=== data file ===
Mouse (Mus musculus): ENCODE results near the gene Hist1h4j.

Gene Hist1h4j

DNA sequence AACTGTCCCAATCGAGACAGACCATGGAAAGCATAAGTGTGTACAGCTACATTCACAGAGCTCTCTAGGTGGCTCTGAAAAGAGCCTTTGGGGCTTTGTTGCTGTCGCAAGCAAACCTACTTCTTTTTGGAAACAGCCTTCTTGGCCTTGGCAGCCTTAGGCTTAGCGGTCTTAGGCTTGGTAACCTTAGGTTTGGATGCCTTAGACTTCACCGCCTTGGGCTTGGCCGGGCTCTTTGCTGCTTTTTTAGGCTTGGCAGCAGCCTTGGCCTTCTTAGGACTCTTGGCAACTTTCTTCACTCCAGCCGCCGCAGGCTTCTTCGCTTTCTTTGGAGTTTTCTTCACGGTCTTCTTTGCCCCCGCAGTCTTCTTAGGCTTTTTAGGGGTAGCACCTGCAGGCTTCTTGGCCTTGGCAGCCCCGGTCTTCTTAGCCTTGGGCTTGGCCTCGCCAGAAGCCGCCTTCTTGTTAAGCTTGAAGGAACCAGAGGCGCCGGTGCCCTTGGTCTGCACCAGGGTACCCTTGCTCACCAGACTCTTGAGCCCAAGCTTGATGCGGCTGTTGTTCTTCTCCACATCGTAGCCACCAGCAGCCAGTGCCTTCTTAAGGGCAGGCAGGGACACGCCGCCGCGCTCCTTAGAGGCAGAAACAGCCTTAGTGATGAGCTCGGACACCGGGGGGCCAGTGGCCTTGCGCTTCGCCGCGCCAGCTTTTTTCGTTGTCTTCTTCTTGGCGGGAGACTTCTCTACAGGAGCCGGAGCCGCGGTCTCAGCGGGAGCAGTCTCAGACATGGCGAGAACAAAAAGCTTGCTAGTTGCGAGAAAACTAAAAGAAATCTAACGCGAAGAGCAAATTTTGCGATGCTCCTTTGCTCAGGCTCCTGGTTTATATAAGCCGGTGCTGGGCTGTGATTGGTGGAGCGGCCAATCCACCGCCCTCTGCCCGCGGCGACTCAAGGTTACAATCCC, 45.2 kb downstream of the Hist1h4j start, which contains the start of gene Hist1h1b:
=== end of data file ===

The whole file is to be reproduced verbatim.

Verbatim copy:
Mouse (Mus musculus): ENCODE results near the gene Hist1h4j.

Gene Hist1h4j

DNA sequence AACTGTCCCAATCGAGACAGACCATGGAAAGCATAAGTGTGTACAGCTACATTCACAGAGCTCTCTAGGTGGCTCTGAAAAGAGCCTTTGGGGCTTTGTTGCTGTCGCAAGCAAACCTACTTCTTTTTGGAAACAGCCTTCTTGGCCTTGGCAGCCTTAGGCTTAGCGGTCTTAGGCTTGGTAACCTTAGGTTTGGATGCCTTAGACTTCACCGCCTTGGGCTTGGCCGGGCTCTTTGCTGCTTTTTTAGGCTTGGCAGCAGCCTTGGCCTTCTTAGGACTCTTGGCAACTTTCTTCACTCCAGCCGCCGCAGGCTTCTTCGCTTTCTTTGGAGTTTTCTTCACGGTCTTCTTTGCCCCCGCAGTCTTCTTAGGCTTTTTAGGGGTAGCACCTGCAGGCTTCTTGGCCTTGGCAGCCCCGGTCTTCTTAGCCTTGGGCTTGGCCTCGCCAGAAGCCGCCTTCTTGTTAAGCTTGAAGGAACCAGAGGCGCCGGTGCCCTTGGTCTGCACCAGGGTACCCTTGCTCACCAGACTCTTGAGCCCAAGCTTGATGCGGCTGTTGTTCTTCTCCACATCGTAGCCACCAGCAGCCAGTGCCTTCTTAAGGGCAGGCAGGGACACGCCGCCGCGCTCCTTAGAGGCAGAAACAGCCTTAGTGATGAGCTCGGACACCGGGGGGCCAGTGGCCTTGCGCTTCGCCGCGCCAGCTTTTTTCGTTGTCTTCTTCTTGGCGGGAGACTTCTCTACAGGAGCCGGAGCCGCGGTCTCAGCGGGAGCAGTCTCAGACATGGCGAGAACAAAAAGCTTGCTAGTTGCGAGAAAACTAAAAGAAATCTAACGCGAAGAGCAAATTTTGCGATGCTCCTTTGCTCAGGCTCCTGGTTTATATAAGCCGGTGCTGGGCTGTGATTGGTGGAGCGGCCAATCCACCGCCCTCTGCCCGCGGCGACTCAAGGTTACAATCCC, 45.2 kb downstream of the Hist1h4j start, which contains the start of gene Hist1h1b: